Monday 20 January 2020

Government paying €1bn a month in interest but still on track

Colm Kelpie and Ailish O'Hora

THE Government is spending almost €1bn a month paying off interest on the national debt, according to the Department of Finance.

The latest Exchequer returns also shows that we're drinking and smoking less than the Government expected and not spending as much. The State also took in less income tax than it projected in the first four months of the year.

By contrast, the figures suggested increased house buying and more shares being traded on the Irish Stock Exchange.

Overall, the State's finances remain on track.

Some €21m was paid in property tax last month, meaning the Government has taken in roughly 8pc of the €250m that it anticipates for this year.

That compares with the €5bn that has been brought in through income tax in the first four months of the year.

On spending, April's Exchequer returns show the bulk of the savings are coming from the capital side, which is used to build schools, roads and hospitals.

Some €14bn was spent by Government departments so far this year, compared to a budgeted €14.2bn. About €13.4bn went on current expenditure, which includes salaries. Capital spending was 9pc less than expected, while current spending was 2pc less.

Stockbrokers Davy said that overall revenues and taxes were hitting budget targets.

"Excluding corporation taxes, there is some unexpected weakness in some of the other tax headings, most notably value added taxes (VAT)," economist Conall MacCoille said.

"But lower-than-expected debt interest, and higher bank guarantee fees will help the budgetary arithmetic. Encouragingly, spending – even in the Department of Health – is being kept close to target in the first four months."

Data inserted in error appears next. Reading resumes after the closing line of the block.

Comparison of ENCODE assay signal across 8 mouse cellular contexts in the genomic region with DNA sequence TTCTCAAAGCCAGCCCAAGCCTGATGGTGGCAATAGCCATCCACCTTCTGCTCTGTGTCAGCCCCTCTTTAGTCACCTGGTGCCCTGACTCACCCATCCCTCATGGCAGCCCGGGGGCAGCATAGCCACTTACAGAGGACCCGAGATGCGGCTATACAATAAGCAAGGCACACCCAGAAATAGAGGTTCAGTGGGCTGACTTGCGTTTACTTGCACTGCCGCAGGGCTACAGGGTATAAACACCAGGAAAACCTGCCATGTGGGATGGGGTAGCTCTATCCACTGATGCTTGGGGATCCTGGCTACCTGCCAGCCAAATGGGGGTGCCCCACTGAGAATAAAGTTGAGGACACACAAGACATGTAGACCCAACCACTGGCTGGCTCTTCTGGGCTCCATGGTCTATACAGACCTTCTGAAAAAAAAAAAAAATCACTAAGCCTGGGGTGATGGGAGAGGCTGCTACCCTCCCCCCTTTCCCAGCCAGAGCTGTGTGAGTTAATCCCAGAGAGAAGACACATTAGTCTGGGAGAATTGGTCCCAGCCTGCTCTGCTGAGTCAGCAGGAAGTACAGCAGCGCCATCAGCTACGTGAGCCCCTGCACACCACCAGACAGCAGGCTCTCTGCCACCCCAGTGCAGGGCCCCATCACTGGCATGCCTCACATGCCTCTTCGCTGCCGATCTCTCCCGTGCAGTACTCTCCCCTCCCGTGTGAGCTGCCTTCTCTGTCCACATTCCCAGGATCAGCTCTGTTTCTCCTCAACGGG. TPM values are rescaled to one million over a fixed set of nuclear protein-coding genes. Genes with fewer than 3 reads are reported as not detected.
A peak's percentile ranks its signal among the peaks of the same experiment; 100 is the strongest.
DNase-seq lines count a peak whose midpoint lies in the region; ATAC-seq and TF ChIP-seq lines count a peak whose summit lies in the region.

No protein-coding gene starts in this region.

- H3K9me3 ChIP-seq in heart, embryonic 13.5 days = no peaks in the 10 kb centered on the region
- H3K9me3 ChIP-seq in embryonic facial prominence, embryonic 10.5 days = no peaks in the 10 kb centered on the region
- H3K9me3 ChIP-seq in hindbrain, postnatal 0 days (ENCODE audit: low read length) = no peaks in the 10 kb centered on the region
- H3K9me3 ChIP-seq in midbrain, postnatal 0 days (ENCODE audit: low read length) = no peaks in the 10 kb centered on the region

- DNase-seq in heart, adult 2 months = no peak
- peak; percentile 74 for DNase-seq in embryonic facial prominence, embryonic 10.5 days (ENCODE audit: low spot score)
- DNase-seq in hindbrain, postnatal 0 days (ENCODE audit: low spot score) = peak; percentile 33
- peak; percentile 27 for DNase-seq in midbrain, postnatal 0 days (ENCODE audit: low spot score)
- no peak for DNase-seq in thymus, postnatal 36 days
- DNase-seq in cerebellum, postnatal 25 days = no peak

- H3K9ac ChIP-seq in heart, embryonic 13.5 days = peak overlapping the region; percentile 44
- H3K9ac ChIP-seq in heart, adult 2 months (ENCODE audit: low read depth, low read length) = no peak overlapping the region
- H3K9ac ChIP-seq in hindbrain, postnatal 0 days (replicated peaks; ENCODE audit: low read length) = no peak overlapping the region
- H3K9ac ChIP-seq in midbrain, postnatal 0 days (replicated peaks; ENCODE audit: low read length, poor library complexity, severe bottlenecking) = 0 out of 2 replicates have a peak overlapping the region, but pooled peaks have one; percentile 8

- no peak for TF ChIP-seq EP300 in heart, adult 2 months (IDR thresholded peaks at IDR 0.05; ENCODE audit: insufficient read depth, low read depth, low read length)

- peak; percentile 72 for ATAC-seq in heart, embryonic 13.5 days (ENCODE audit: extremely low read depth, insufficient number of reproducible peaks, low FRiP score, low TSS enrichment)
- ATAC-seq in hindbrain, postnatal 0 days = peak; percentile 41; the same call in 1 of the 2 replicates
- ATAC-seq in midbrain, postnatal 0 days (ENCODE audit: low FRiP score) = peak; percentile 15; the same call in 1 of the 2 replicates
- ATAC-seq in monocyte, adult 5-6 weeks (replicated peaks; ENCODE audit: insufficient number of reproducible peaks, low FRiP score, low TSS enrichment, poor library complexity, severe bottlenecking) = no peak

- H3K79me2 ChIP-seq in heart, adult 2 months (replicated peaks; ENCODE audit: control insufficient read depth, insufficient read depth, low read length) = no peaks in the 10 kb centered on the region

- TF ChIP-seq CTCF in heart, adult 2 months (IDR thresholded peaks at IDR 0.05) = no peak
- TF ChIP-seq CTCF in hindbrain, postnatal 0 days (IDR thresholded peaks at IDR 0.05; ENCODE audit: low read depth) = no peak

Key figures from the first four months of the year show:

• €5bn was taken in from income tax – down 1pc on projections.

• €3.5bn was brought in through VAT – down 3pc.

• Corporation tax was at €423m – up 40pc.

• Excise was at €1.4bn – down 3pc.

• Stamps brought in €366m – up 10pc.

• The budget deficit was €6.144bn as against deficit of €7.13bn in same period last year.


Accountants Grant Thornton said people are still not spending.

"What is interesting is how many people have signed up to the property tax compared with the household charge," said tax partner Peter Vale.

"The fear of being pursued by the Revenue Commissioners is far greater than that presented by the local authorities."

Alan McQuaid of Merrion Stockbrokers said the deficit target for the end of the year of 7.4pc of GDP will be beaten.

Earlier this week, Finance Minister Michael Noonan admitted that the economy will expand less than he forecast in December's Budget but insisted it remains on track to produce jobs and meet EU debt targets.

Irish Independent

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